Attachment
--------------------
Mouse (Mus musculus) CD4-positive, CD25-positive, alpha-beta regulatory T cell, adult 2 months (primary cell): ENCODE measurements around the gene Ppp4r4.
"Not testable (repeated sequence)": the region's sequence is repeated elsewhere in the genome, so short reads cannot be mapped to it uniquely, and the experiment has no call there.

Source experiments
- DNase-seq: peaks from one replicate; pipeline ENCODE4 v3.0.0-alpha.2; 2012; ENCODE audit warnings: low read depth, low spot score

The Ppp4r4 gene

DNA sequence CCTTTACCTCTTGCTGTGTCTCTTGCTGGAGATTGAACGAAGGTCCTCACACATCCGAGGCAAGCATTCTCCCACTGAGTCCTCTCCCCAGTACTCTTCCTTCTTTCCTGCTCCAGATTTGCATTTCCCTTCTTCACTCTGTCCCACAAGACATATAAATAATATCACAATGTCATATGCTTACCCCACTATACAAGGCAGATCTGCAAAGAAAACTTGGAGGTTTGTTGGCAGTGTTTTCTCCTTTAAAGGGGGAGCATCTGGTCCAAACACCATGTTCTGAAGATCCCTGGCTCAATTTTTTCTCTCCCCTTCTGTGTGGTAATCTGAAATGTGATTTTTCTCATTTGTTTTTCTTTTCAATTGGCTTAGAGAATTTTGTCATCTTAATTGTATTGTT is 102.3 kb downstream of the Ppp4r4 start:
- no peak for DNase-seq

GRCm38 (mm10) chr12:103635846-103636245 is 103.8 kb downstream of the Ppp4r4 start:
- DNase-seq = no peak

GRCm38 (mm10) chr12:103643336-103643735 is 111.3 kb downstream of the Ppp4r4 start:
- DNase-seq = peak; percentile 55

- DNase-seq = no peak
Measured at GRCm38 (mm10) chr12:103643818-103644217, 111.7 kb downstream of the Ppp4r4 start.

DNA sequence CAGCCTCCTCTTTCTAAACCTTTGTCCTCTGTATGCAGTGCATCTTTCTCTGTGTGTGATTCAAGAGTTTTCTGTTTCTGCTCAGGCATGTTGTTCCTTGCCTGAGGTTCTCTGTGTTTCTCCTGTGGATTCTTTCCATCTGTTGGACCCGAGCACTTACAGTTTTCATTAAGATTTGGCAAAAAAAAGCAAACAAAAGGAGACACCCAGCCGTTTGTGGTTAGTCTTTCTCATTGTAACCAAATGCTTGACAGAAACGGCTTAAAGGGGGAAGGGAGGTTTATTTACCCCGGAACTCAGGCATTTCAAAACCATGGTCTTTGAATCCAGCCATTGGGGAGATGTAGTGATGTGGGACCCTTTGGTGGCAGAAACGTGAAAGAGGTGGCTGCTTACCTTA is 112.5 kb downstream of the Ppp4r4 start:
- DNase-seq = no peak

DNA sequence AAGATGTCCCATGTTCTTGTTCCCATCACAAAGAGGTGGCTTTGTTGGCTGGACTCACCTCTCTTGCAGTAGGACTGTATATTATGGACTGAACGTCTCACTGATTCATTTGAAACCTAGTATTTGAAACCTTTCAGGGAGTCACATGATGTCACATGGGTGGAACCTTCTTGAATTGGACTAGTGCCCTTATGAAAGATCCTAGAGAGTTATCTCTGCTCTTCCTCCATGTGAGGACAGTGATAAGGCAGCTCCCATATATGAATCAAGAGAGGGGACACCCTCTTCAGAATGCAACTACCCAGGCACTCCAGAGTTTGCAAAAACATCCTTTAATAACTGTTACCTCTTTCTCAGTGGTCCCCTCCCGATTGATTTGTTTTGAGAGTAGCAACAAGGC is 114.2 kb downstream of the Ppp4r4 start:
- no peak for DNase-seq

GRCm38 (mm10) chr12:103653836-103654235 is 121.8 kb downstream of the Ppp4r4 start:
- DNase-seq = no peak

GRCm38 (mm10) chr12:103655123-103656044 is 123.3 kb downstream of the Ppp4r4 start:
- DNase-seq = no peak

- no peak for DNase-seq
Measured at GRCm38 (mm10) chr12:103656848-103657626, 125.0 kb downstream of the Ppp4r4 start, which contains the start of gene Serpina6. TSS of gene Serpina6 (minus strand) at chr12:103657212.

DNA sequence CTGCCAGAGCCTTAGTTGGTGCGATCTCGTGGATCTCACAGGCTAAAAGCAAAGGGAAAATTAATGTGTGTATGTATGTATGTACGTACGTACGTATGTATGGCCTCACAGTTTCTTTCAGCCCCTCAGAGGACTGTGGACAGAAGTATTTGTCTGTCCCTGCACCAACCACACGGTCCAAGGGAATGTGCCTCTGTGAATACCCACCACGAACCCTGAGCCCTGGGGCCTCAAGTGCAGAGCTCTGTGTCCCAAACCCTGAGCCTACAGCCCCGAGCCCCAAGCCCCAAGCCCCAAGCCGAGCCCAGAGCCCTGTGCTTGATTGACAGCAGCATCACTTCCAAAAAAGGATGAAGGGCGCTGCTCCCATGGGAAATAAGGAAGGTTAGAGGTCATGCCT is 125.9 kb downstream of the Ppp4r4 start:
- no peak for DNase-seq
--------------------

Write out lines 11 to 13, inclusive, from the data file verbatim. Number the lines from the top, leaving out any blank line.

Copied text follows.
- DNase-seq = peak; percentile 55

- DNase-seq = no peak
Measured at GRCm38 (mm10) chr12:103643818-103644217, 111.7 kb downstream of the Ppp4r4 start.